On August 13th, Foreign Policy Journal published an article by Sherelle Jacobs entitled “Paul Kagame and the Rwandan Elections: Learning the Lessons of History”, which attempts to encapsulate the unique history of Rwanda, the lead up to the elections and the future of the country.  While we encourage open debate on Rwanda politics and policies, it is important to accurately capture the events unfolding in the country.  The most pressing event is the recent elections, when we re-elected President Paul Kagame as our leader for the next seven years. These were the second post-genocide elections, highly watched by the international media, which proved to the world that democracy in Rwanda is thriving.

President Paul Kagame of Rwanda (Getty Images)

President Paul Kagame of Rwanda (Getty Images)

Proof of a fair and free election is in the assessments of impartial electoral observers we invited into the country to monitor the Rwandan elections.  The Commonwealth’s conclusions after witnessing an efficient, calm and successful election process was one of praise:

For the 2010 elections Commonwealth Observers have found a well organised and peaceful poll. The National Electoral Commission has conducted the technical aspects very well, providing confidence to the people to turn out in large numbers. We commend the people of Rwanda for their active involvement and for their belief in the electoral process.

Rwanda continues to strive for a perfect democracy, as many Western countries do, and leads the way in instilling democratic values in the East African community. Despite the model for burgeoning democracy for which Rwanda serves, critics still mistakenly charge that the elections were unfair.

Many point to the case of Victorie Ingabire to support their accusations that the 2010 elections were not free.  Ingabire lived in the Netherlands until the 2010 elections were announced, when she moved to Rwanda to run for the position of president.  Upon arrival, Ingabire stood on the graves of Tutsis lost during the 1994 genocide and called upon Rwanda to remember the Hutus, a group who carried out the bulk of the killings—an act that insults the memory and recovery of the Rwandan people who have spent the last 16 years trying to move on from ethnic divisions.

It was not just her statements violating genocide ideology laws that caused her arrest, however; Ingabire has many ties to the Democratic Forces for the Liberation of Rwanda (FDLR), a terrorist group who are blacklisted and still face charges for their participation in the 1994 genocide and who continue to run rampant in the Democratic Republic of the Congo.  This group, who still faces charges for their participation in the 1994 genocide, is causing devastation and destruction in the DRC and has been called upon by United Nations to immediately surrender to international authorities.  Ingabire has been implicated by the UN report to have been working with this group and actively funding them, which increases and intensifies the killing, rape and destruction in the region.  We cannot have someone who feeds such violence and hatred as the president of Rwanda.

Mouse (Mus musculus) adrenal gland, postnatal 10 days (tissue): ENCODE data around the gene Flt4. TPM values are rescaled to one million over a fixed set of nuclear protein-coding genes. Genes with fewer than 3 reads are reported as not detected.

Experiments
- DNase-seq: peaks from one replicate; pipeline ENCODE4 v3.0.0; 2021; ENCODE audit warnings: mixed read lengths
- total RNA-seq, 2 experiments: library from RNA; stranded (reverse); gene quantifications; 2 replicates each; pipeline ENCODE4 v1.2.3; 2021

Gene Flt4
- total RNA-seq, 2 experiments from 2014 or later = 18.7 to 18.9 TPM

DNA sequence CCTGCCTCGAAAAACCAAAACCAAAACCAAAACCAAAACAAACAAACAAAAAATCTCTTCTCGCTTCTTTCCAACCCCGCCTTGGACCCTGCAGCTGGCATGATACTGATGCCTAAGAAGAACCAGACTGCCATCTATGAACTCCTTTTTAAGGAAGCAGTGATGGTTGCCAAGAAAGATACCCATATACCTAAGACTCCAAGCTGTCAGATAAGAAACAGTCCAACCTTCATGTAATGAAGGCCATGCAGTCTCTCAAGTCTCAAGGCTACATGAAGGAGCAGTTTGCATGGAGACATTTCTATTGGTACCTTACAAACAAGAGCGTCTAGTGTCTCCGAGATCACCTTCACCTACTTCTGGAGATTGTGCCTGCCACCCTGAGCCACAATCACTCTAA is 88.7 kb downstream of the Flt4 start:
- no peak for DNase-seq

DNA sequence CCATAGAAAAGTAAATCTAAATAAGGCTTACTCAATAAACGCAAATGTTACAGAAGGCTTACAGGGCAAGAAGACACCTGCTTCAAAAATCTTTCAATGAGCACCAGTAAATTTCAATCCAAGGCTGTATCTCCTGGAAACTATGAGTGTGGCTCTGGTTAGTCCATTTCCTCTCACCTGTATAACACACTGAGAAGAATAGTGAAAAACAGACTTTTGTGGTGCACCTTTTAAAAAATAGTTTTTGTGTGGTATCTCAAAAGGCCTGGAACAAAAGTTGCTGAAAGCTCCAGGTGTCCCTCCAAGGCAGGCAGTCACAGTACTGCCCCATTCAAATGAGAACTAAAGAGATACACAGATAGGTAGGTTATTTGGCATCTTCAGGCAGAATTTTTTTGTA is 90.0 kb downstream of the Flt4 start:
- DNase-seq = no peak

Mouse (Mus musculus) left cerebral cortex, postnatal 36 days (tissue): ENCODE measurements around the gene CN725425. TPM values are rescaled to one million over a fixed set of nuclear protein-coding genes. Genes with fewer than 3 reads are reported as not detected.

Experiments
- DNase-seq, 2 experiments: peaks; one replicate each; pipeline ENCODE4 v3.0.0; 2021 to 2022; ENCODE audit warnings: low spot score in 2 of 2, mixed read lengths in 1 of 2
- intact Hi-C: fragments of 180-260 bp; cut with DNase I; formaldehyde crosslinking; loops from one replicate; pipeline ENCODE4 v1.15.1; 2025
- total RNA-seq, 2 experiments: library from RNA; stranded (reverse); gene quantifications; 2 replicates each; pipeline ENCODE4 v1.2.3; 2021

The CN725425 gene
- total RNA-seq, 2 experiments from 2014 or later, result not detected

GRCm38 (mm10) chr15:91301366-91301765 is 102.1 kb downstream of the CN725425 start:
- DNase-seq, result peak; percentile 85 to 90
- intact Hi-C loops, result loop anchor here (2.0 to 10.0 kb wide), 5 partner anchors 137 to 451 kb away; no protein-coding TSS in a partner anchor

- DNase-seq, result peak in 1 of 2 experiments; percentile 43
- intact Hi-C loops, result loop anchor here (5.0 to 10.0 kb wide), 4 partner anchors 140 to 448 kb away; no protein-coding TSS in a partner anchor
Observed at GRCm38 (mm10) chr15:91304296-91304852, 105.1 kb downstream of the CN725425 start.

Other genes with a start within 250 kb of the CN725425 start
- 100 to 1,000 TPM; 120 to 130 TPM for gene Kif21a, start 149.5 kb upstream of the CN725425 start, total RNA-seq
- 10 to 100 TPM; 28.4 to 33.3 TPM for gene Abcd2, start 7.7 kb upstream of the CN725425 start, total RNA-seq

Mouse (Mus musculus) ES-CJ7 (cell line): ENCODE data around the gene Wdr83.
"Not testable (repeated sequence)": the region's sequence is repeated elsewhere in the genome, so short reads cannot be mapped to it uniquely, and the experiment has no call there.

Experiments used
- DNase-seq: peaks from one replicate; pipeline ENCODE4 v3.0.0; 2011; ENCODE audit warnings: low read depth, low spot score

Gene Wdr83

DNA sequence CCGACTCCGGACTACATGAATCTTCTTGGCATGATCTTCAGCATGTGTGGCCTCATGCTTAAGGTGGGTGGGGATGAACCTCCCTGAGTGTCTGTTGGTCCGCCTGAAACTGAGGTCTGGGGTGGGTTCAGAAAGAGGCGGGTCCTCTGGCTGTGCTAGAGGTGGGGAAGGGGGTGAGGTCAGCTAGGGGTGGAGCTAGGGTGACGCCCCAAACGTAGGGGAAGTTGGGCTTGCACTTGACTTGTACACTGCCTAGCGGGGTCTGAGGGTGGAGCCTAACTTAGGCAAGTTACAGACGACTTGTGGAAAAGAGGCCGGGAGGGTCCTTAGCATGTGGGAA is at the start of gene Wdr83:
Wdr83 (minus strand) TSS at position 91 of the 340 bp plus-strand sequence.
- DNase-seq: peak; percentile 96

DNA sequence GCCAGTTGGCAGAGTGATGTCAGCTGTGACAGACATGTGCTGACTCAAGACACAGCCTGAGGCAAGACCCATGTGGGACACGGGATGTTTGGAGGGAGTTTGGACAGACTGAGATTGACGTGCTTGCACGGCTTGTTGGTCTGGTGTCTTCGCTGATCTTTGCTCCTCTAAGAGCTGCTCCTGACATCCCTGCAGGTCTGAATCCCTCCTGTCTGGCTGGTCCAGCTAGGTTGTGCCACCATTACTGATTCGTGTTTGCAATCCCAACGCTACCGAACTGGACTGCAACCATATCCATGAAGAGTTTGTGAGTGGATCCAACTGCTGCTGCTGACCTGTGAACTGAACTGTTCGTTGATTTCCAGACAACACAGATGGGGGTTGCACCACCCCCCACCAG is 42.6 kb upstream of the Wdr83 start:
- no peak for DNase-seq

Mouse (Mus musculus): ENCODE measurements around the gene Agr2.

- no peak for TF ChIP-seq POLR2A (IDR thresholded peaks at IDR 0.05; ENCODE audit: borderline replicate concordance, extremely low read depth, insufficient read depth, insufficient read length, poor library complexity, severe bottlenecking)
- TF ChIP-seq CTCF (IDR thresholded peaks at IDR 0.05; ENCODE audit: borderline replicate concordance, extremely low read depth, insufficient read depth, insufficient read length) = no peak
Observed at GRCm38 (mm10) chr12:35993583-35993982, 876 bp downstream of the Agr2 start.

While Ms. Jacobs clearly conducted intensive research on the state of Rwanda, many facts in her article are grossly misstated.   For example, she claims Rwanda’s HIV rate is 10 percent, when in fact it is 3 percent – a figure well below what was quoted and far below the average in Africa and equivalent to parts of the United States.  The article also notes that the Rwandan army and government are almost entirely Tutsi, which is again, simply not true.  President Kagame recognizes that the cause of the genocide was the Hutu-dominated government, so why would he put in place another one-sided government?  Having experienced the deadly effects of that type of exclusive regime, Rwanda’s government equally shares power in order to hold stability in the region.  The army similarly draws from all parts of Rwanda, and includes troops from the former regime.  This same army is now considered the 6th largest peacekeeping troop provider and was first to go into the Darfur region of the Sudan when the country lapsed into genocide.

Ms. Jacobs says that “the single greatest lesson of the genocide is that until ordinary people see greater evidence of social and political justice, old-established tensions and divisions will thrive.”  While she has possibly traveled to Rwanda, she did not experience the genocide and cannot grasp the single greatest lesson of such a catastrophe.

The single greatest lesson from the Rwanda genocide is: never again.  All our efforts within the country are to ensure we will never again have a country at war with itself, where the innocent are mercilessly killed because of an ethnic divide.  Instead, Rwanda is coming together as one to prosper and move forward.  And while we invite outside views on our government, others cannot know the single greatest lesson of something as horrific as widespread genocide if they did not survive it.

Rwanda is a highly-motivated, forward-thinking country that has continued to defy the odds based on our past.  We have a strong leader that continues to push us economically, socially and democratically towards a brighter future.  While critics can have their say about Rwanda and their perceived missteps of the country, we know that our unique history forces us to make choices that may not resonate with outside thinking. But Rwandans who lived through our tragic past are far better suited to move the country forward than individuals who have not experienced our past but try to make judgments on our future.